I think one of the greatest aspects of being in a gay-headed family is one of the things people often deride: our inevitable lack of direct genetic relation. Like many other infertile couples, until science advances, at least one parent will always be genetically unrelated to their child (well, unrelated is misleading as humans share so many genes it's hard to quibble about a tiny percentage of single nucleotide polymorphisms, but some people do and you get the point).
I think nothing more shows the meaning of family, though, than the ability of some to get beyond those Darwinian urges and just love.
Which brings me to the fact that our boys are ethnically Jewish, and neither Rob or I are. We've debated back and forth how far into Jewish culture we should get, if at all. There's the idea that, because they are our children and genetics don't matter to either of us, we should just keep passing on our LDS-Christian-rural Salt Lake culture, green jello and all. There's also the idea that, because their genes carry some cultural baggage in the eyes of the greater public, we should change our culture to show how the child has changed our family, to show some sort of integration and pride to those who'd pick on yet another minority. Heck, when I was in High School, being Jewish was still a bit of a problem in Utah and such bias still hangs around, I'm sure.
So far, though, I've leaned towards just sticking with what we know.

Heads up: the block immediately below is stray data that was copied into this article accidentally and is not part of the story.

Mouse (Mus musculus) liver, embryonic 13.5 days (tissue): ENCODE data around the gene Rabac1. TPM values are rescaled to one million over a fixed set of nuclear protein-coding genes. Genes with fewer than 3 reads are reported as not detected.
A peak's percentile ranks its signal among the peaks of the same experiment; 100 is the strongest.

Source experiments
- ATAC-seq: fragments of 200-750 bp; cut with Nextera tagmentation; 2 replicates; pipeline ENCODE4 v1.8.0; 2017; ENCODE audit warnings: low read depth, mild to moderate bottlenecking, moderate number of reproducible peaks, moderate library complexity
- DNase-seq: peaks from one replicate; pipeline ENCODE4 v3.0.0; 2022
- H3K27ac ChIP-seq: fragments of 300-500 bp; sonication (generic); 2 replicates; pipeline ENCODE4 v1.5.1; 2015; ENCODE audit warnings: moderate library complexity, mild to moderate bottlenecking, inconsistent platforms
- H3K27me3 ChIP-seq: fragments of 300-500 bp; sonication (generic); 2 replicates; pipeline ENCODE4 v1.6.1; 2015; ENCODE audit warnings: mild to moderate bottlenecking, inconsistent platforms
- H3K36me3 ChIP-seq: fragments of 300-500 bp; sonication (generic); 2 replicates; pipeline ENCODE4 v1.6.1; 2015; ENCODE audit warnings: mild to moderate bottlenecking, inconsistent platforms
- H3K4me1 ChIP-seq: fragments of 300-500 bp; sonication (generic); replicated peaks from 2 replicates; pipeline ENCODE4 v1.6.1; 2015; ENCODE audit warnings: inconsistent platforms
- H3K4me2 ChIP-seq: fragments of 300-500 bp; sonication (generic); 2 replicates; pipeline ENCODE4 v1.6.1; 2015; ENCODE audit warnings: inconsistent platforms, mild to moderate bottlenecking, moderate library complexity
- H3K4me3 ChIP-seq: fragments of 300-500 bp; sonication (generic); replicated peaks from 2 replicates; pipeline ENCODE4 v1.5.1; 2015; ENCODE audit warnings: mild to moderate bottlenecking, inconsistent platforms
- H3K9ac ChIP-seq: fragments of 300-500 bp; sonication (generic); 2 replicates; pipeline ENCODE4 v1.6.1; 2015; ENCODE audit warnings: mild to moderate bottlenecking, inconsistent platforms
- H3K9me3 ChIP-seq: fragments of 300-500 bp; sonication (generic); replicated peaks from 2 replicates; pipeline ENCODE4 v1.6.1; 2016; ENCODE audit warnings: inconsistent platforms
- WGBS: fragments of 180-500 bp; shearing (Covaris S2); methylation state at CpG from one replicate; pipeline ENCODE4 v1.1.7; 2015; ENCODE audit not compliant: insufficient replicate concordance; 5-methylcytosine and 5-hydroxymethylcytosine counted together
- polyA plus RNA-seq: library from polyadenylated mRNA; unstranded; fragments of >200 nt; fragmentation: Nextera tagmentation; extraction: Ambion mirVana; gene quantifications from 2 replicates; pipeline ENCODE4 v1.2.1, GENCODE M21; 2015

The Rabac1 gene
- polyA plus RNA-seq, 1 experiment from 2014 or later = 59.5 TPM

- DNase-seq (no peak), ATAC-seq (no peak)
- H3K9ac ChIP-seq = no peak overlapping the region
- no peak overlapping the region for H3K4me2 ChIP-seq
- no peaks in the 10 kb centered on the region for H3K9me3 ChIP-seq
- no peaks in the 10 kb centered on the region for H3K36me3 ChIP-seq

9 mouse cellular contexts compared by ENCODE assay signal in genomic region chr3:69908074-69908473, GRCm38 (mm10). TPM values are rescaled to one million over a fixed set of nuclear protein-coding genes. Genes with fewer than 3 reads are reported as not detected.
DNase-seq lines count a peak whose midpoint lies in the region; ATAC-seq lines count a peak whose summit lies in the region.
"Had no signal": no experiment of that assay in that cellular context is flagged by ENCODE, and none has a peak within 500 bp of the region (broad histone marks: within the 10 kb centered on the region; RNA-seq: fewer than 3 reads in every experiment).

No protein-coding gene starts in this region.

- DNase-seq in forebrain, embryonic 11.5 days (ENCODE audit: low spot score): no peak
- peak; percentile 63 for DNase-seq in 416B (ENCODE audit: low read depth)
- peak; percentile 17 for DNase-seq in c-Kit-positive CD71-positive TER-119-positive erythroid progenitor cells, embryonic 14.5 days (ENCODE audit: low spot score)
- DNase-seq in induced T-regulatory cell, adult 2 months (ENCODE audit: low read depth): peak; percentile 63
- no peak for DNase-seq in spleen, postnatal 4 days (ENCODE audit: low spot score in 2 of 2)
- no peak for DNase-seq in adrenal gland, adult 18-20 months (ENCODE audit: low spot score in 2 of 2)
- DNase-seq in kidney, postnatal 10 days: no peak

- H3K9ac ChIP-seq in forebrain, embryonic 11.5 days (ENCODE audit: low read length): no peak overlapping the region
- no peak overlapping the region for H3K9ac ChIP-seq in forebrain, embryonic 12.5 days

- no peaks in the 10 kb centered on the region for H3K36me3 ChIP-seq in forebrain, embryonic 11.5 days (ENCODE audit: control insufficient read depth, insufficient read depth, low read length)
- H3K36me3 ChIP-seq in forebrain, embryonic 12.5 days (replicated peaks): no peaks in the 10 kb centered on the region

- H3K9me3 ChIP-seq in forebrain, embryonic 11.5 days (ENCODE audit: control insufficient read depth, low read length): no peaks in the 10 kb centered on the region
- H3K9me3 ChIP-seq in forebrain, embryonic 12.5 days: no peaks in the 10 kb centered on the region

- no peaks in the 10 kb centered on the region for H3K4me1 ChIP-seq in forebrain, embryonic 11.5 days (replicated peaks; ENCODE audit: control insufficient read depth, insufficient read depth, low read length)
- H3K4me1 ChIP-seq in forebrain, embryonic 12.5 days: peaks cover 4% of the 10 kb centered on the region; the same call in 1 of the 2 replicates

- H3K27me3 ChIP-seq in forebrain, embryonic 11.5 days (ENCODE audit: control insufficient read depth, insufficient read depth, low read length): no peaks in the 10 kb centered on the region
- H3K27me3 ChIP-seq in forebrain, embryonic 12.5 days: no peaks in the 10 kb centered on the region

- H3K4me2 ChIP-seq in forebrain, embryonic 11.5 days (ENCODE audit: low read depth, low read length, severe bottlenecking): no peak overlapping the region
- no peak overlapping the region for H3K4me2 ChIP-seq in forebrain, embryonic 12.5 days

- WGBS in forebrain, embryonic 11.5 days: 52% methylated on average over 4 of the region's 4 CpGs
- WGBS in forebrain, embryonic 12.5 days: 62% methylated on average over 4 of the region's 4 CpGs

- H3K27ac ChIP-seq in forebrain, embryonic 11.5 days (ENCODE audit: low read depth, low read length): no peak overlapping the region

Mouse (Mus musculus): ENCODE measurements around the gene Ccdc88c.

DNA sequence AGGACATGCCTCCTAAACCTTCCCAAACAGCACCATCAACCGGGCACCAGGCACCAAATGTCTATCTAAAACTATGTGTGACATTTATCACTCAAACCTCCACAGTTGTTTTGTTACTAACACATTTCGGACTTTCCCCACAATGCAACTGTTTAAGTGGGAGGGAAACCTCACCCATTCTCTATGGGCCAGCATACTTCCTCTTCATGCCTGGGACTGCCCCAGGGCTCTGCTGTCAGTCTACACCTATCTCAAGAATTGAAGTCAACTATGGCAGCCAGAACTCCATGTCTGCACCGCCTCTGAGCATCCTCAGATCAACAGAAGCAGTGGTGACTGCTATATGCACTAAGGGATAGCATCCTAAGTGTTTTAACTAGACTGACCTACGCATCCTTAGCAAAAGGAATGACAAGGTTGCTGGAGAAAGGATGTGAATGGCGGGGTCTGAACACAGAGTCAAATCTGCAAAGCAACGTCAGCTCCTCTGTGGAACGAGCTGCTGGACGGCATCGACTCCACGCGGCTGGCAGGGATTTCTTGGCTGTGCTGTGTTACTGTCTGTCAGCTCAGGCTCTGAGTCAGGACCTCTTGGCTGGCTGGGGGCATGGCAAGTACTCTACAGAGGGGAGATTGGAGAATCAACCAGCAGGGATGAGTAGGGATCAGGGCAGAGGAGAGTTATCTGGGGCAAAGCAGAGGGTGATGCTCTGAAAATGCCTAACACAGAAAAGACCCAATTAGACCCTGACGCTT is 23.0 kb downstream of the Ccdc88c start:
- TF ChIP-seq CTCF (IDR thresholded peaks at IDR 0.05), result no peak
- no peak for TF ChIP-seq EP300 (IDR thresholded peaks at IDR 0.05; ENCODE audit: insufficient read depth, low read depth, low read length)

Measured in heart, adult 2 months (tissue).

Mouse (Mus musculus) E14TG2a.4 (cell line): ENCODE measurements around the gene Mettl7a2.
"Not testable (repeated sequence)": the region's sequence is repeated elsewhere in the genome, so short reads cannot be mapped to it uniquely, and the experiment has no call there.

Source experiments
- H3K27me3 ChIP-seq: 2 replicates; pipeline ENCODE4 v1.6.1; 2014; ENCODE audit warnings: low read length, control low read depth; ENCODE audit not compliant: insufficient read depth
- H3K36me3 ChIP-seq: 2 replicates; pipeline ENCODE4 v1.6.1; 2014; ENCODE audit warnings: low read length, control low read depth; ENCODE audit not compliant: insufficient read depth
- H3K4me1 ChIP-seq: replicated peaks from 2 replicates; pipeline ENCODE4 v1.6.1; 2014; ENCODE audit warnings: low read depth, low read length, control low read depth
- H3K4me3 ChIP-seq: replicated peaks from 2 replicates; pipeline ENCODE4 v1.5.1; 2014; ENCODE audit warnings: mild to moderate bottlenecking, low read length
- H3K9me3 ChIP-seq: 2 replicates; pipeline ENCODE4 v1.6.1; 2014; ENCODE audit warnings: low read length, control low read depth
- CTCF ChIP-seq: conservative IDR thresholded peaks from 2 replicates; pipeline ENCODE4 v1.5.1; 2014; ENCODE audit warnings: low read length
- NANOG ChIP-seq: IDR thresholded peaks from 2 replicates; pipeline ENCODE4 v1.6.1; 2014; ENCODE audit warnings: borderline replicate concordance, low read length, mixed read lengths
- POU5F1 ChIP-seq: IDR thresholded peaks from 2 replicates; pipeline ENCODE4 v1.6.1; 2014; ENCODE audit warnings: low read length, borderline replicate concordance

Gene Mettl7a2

I suppose these decisions are differently made when your child is visually put in a different racial category. Outsiders may continually remind them they are different from their parents and so it makes more sense for parents to take on a new cultural dynamic. While it's clear we're not all genetically related, we look to be in many of the other artificial categories; people tell us our boys almost look like clones of Rob and I. But the twins know how they came to be and they know they are, in significant part, ethnically Jewish, just as their dad is predominantly French and their pop is predominantly German/English. And they aren't shy telling people about such info. We've left no traumatic surprises about our family's history for them to have in the future and that's worked great so far; such facts are just facts to them now, like their eye color.
Recently their school began teaching about Hanukkah, though, along with Christmas and they were bringing home related work. The other day Brian sang us a song about the menorah and we asked if he thought we should light a menorah. At a yes, we researched the meaning behind it and consulted a Jewish friend, to make sure it wasn't any more offensive to Judaism for us to do so as it would be to Christianity for us agnostics to put an angel on our tree.
In the end, this year, we'll be incorporating one more culture into our holidays.
You wouldn't believe how hard it is to find a menorah, or, well... you probably would, considering where we live. It wasn't easy, but we found one. This was the best we could find:
I'd like to have had something a bit more simple, but the kids like it.
Anyway, I now hope you all have a Happy Hanukkah!
(We're Chris Buttar's nightmare, aren't we?)